Coral Breeding: Scientists Attempt to Reinvigorate Great Barrier Reef

What if one day, the approximately 3% of freshwater on our earth went down to 1%? What lengths would people go to just for survival? A study revealed that from 2009 to 2018, about 14% of the coral in our world died. Now scientists are doing everything in their power to help revive reefs around the world. Some of these scientists are focusing their efforts on the Great Barrier Reef located off Queensland, Australia. 

Although there are many different ways scientists can help the coral, one major way to help coral thrive is breeding. One of our world’s treasures, the Great Barrier Reef, has turned into a struggling ecosystem. The reefs that make up the coast are the heart that keeps many of the organisms alive. Climate change is one of the reasons why scientists and researchers have to find a way to help the coral. Coral bleaching events that occurred in 2016, 2017, and most recently 2020 have left a significant mark on parts of the coral where it was too hot for too long and eventually withered away. Marine ecologist Dr. Peter Harrison and his team of graduate students work near Black Island reef off the Australian coast, where many of the adult breeding corals have died. This left the production of larvae to drop rapidly. Peter and his team are trying to preserve the reef with the larvae cultivation operation. Dr. Peter and his team collect some of the coral spawn and carefully transfer everything they collect into floating larvae culture pool; these larvae become ready to settle. His team will watch and document the progress of the larvae until they are ready to be spread out into the reef, find a place to settle, and grow. However, this is only one way that his team is helping the spread of coral reefs. Back in 2016, approximately 30% of coral coverage dropped.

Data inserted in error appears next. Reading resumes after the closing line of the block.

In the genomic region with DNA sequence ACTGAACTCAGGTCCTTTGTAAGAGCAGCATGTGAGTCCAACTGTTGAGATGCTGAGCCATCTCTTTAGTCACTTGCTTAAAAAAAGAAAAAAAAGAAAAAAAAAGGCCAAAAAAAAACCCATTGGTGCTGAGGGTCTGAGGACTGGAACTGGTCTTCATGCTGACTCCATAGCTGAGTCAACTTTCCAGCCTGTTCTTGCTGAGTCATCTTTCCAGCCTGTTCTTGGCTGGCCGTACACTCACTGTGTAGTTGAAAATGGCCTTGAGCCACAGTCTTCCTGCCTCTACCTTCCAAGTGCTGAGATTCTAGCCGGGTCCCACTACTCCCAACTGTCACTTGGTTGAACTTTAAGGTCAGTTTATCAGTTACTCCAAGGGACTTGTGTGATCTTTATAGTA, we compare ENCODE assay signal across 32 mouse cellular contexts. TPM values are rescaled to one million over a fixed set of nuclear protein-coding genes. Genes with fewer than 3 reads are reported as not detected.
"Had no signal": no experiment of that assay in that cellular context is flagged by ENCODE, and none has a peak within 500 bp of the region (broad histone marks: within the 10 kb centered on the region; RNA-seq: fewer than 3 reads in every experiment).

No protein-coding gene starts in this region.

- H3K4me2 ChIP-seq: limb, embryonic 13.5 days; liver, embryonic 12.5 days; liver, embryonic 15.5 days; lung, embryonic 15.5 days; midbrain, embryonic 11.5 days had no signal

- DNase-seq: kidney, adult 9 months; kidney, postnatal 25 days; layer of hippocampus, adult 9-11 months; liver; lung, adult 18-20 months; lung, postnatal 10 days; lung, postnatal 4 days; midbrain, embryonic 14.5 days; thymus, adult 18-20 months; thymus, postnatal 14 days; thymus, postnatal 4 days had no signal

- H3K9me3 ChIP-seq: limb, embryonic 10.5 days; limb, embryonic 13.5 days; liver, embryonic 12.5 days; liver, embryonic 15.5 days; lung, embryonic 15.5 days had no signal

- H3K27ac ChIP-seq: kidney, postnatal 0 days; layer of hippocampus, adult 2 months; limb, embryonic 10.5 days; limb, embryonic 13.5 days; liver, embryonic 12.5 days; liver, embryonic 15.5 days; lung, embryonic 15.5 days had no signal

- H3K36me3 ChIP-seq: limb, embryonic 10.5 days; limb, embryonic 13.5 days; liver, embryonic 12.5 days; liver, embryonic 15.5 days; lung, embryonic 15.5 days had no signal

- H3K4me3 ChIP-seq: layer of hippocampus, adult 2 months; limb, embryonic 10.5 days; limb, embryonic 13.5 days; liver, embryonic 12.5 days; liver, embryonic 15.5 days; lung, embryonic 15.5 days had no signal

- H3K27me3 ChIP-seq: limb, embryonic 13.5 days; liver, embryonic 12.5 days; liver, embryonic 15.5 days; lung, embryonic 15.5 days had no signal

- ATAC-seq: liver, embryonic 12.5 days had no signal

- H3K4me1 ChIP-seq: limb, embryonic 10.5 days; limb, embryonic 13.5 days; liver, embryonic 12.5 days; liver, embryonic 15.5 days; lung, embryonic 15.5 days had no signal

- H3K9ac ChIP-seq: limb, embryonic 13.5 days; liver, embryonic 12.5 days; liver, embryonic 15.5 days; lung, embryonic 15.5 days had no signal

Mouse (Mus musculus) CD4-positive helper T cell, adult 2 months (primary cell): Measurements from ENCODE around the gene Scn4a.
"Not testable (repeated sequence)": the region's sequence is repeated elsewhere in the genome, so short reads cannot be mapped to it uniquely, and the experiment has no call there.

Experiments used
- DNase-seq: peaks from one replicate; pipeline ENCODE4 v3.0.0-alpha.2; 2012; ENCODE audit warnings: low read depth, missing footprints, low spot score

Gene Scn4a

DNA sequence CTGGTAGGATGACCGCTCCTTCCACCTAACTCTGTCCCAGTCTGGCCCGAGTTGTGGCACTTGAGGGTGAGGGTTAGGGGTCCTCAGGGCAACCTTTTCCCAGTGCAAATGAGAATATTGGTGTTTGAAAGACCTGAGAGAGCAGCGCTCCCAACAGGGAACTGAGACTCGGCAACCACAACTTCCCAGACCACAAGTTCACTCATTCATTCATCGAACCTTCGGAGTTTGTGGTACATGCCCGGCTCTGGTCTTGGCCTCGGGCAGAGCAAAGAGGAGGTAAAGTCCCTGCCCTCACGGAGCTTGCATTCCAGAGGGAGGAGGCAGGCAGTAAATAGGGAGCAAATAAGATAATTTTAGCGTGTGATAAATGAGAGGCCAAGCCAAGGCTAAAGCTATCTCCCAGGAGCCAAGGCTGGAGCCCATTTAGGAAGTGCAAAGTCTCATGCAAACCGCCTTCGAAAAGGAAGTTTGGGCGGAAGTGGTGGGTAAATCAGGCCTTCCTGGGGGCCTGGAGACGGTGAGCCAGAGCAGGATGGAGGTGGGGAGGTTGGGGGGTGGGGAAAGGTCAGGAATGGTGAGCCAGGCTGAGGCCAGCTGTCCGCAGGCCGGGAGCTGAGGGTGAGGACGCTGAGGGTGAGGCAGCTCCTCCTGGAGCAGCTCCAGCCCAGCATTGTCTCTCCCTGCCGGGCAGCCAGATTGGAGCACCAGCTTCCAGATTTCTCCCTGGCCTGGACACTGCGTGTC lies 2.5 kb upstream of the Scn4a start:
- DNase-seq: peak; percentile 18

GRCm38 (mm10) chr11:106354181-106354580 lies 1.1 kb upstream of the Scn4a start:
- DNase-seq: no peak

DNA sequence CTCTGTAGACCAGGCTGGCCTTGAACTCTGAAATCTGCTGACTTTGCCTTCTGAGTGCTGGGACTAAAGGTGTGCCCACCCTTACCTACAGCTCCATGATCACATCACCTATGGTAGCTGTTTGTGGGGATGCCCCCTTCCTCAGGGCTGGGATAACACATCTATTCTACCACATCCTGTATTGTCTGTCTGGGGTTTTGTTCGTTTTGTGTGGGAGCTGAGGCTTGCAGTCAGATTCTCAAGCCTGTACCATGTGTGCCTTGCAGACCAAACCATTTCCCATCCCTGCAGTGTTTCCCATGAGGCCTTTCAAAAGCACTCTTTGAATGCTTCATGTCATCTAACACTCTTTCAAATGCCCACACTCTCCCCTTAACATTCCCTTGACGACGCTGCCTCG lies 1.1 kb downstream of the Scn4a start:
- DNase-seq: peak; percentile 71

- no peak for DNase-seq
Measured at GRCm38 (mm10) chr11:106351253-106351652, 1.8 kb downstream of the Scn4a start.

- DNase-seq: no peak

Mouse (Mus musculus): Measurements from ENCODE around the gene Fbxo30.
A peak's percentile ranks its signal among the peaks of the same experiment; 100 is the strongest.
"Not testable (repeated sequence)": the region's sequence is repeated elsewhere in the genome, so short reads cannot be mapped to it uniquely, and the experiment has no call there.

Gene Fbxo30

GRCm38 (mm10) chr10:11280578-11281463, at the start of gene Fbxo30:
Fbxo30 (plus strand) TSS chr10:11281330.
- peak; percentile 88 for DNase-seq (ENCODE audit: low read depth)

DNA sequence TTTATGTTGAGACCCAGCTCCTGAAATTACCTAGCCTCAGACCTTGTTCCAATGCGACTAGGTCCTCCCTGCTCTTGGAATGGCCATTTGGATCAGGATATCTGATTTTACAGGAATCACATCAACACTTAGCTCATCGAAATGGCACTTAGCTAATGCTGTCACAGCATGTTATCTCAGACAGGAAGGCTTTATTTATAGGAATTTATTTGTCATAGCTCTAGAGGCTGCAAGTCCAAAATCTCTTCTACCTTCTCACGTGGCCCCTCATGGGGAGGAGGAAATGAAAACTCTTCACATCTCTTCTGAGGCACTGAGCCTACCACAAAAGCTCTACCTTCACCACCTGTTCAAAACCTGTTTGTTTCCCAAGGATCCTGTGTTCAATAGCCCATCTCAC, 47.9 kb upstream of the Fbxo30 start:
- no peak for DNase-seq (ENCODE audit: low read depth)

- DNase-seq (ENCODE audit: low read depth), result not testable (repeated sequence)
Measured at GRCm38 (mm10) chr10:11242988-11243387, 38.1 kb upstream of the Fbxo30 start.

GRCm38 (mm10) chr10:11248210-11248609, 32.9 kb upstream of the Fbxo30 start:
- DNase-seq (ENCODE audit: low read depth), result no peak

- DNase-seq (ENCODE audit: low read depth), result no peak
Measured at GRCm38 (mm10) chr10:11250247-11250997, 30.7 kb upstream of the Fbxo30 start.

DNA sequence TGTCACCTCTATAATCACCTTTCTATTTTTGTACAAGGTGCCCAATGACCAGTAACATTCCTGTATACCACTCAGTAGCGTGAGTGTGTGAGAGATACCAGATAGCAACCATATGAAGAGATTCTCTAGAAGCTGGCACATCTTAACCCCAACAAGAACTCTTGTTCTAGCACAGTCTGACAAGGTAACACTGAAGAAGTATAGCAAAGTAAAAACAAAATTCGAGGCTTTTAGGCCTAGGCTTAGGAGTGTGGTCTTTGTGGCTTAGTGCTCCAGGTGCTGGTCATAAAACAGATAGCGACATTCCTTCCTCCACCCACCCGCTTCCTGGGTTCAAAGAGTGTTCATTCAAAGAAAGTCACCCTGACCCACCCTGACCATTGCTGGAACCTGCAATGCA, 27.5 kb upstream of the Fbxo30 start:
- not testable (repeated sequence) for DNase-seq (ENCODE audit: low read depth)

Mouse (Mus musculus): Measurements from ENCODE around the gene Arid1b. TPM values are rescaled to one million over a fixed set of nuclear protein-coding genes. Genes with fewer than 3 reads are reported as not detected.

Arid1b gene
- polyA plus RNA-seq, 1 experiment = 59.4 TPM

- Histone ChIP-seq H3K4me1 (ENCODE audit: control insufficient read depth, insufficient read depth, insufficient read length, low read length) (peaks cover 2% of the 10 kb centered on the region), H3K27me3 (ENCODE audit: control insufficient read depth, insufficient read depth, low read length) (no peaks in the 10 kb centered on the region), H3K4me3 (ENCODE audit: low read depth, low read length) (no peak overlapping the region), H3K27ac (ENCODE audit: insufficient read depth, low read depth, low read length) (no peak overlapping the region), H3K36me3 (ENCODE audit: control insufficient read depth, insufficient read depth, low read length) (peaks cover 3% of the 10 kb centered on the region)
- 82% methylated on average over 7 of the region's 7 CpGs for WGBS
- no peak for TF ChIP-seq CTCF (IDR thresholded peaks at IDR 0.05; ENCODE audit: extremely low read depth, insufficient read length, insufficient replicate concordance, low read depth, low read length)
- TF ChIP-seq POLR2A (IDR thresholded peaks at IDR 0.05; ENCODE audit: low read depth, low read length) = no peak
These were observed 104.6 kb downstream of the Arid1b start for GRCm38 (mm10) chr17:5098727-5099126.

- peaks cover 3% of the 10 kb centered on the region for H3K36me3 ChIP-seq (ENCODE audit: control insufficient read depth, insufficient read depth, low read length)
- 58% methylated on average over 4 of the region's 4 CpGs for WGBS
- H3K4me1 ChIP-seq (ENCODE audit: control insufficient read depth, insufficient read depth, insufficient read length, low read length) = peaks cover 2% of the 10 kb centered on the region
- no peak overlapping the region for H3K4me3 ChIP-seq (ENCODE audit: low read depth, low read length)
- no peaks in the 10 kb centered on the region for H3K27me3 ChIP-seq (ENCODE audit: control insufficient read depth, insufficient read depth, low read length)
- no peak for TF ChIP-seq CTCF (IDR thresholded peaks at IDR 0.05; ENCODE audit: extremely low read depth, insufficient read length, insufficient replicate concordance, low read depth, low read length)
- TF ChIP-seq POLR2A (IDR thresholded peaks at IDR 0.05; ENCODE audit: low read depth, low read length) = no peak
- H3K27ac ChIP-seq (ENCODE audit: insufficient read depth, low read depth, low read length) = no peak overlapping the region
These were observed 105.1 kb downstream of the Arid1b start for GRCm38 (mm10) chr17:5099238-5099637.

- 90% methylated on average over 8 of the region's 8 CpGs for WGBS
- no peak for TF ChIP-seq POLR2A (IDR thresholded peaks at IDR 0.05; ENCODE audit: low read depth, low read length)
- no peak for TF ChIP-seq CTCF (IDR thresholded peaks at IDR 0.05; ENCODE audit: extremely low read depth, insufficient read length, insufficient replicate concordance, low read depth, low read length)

So how does this affect people and communities? Well, not only does it serve as a place for organisms to live and thrive, but reefs also act as natural barriers to keep the ocean tame. Reef structures buffer shorelines against storms, waves, and floods. In other words, reefs help protect lives, homes, and coastal properties from natural disasters. If these reefs were absent, the amount of destruction near beaches would surely increase. In order to keep these structures, people who visit beaches should take care of their trash and watch what they do. Coral life depends on us, and animals, as well as people, depend on them.

Scientists and researchers all around the world are doing their best to help revive the coral that makes up our oceans. Researchers are also trying to find a way to breed heat-tolerant coral. However, people can help as well just by making good choices at beaches and coastlines. People on land depend on coral reefs just as much as all the organisms in the ocean do.